From Our Readers
March 25, 2016 10:02 am
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I don’t know if I’m ready to share this story, to be perfectly honest with all of you.

I thought that now, almost two years later, I’d be ready, so I began to write the story of dating my current partner for just under a month when she was diagnosed with stage IV Hodgkin’s Lymphoma. I wanted to tell my story to help any potential reader who may find themselves in my position. But it’s a hard story to tell.

Then again, I wasn’t ready to date someone with a serious illness. I wasn’t ready for afternoons spent in a chemo room playing Scrabble (and losing every time, by the way). I wasn’t ready to navigate the beginning of a relationship on top of navigating the politics of cancer. I wasn’t ready for cancer.

Of course, I had a choice. And given that choice again, I wouldn’t choose something else. While I personally wasn’t planning on bailing on my new relationship just because Danielle was sick, my plans, of course, were not the only ones to consider. I can remember a conversation we finally had after what felt like weeks of dancing around the issue, when in reality it had been maybe a week or two since learning the news. I wasn’t ready to have that conversation. That “So… what are we?” talk that everyone dreads pales in comparison to the “You don’t have to stay because of the cancer” talk, trust me.

I wasn’t ready for the barrage of opinions from coworkers, friends, and virtual strangers. Upon sharing the news that the person I just started dating was diagnosed with Hodgkin’s, I heard everything from “You’ll find someone else,” from a coworker, to “Danielle is so lucky to have you,” from several well-meaning folks. Both responses are weird. The first response assumes I will bail on this situation while the second assumes I am in it for the long haul. I was not prepared to sign up for either option just yet.

We had been dating just over a month at the time of her diagnosis, and I knew I really liked Danielle. I knew I wanted to keep dating her. But I didn’t know that I wanted to keep dating her for an undetermined amount of time just yet. It feels harsh to say now, after three years together, but there was a time when I wasn’t ready to sign up for a potential lifetime together.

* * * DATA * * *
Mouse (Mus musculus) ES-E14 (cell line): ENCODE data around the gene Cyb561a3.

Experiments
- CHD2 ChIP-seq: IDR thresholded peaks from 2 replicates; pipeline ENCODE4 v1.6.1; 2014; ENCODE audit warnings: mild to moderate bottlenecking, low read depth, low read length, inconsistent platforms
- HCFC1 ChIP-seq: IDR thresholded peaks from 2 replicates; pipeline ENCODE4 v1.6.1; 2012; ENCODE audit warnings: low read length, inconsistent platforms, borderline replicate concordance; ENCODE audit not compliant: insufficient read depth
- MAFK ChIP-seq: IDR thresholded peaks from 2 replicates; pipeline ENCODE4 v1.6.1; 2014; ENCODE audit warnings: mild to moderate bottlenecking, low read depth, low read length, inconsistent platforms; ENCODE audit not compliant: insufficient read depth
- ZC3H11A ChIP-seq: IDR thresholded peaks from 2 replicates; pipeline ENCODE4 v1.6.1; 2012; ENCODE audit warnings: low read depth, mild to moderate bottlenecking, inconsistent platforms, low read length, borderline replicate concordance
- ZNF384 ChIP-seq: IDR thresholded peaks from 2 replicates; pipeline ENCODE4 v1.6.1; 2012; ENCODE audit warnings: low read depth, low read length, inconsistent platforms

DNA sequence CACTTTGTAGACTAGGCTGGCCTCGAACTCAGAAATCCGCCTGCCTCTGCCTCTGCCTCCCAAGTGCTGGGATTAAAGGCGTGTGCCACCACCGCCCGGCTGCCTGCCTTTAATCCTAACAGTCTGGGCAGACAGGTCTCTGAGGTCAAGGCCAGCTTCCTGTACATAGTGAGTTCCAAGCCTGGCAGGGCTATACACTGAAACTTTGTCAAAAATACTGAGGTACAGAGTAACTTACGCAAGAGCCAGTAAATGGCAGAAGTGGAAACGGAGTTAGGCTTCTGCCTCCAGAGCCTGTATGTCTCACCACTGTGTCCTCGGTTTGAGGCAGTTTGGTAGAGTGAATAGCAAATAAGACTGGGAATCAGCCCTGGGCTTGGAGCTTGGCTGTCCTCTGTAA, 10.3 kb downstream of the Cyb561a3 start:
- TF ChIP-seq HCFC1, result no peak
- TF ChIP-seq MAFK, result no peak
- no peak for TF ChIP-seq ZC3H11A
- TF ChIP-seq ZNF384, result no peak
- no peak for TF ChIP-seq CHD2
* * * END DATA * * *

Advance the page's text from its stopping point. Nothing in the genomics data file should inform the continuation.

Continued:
I wasn’t ready to face the mortality of someone I was falling in love with. I wasn’t ready to spend the night in the hospital, watching every last bit of strength drain out of my girlfriend. I wasn’t ready to plan our lives around rounds of chemo or the immune shots that made Danielle feel so shitty. I just wasn’t ready for any of it. But the thing is, we didn’t have to do it all at once, and I think that’s why we made it through — we took it day by day, and we got to be together while we did.

And the thing is, I’m not sorry we went through any of this together — not for one second. While our story is not one that romanticizes serious illness, and is not a The Fault in Our Stars interpretation of what it’s like to date someone who has a disease that may kill them, we did make it through to the other side. (Though, side note, I thought I would be able to handle watching TFiOS with Danielle months after she completed her stem cell transplant. It did not go well.) I don’t believe that “everything happens for a reason” because there was absolutely no reason for my girlfriend to have cancer. But I do know that I made the right decision by choosing Danielle as a partner, despite how not ready I felt at the time, for any of it. We are just as in love as ever, and stronger because of all that we’ve been through.

I am happy to report that Danielle just got a clear PET scan, almost two years after her stem cell transplant. She’s working at a job she loves and worked hard to get, and we’re planning on moving in together in a few months. To be honest, I don’t know if I’m ready for that either. But I do know that sometimes the best things happen to us when we’re not ready.

Melissa Nesi lives in New Jersey (for a few more weeks before she moves to Pennsylvania), where she works from home. She has a degree in Women, Gender, and Sexuality Studies, which she mostly uses to internally argue with other people’s Facebook posts. She and her sisters can recite all of the dialogue from A League of Their Own. She loves her girlfriend, their pugalier, and the live-action Scooby Doo movie.

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